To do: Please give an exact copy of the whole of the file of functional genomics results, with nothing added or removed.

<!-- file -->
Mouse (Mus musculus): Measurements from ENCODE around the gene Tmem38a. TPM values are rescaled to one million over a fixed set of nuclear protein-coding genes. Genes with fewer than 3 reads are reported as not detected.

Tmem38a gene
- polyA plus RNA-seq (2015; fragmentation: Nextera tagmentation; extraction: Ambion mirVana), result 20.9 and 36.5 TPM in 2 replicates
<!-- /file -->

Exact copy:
Mouse (Mus musculus): Measurements from ENCODE around the gene Tmem38a. TPM values are rescaled to one million over a fixed set of nuclear protein-coding genes. Genes with fewer than 3 reads are reported as not detected.

Tmem38a gene
- polyA plus RNA-seq (2015; fragmentation: Nextera tagmentation; extraction: Ambion mirVana), result 20.9 and 36.5 TPM in 2 replicates